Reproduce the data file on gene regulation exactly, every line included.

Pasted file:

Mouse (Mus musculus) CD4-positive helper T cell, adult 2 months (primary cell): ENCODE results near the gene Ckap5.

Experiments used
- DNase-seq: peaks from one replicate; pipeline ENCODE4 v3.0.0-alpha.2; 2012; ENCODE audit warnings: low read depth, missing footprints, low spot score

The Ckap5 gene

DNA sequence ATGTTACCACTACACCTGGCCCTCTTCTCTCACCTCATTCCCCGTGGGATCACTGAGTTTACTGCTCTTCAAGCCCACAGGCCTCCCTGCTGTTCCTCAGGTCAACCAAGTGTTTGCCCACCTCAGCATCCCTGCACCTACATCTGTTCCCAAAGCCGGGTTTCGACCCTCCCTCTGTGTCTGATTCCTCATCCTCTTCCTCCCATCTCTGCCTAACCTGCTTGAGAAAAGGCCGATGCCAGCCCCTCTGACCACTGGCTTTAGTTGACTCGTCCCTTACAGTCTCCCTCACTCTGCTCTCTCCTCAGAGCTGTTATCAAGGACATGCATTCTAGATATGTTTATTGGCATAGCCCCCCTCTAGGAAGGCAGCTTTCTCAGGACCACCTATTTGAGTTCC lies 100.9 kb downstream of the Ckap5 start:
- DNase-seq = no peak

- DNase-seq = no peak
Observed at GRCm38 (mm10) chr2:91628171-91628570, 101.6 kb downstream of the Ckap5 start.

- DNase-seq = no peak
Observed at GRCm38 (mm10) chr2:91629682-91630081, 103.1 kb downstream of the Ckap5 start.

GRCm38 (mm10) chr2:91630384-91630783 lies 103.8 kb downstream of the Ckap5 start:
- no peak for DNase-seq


Mouse (Mus musculus) CD4-positive helper T cell, adult 2 months (primary cell): ENCODE results near the gene Ckap5.

Experiments used
- DNase-seq: peaks from one replicate; pipeline ENCODE4 v3.0.0-alpha.2; 2012; ENCODE audit warnings: low read depth, missing footprints, low spot score

The Ckap5 gene

DNA sequence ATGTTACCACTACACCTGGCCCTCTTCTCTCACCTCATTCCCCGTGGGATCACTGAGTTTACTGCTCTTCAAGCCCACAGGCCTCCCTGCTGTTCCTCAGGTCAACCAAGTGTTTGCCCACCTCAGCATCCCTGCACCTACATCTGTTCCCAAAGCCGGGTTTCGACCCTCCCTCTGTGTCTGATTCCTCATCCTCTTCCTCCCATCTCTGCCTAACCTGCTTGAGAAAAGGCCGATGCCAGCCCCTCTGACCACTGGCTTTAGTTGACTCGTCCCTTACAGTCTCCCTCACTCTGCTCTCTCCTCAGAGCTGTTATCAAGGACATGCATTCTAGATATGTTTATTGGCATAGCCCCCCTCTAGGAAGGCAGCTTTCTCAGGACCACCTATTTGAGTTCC lies 100.9 kb downstream of the Ckap5 start:
- DNase-seq = no peak

- DNase-seq = no peak
Observed at GRCm38 (mm10) chr2:91628171-91628570, 101.6 kb downstream of the Ckap5 start.

- DNase-seq = no peak
Observed at GRCm38 (mm10) chr2:91629682-91630081, 103.1 kb downstream of the Ckap5 start.

GRCm38 (mm10) chr2:91630384-91630783 lies 103.8 kb downstream of the Ckap5 start:
- no peak for DNase-seq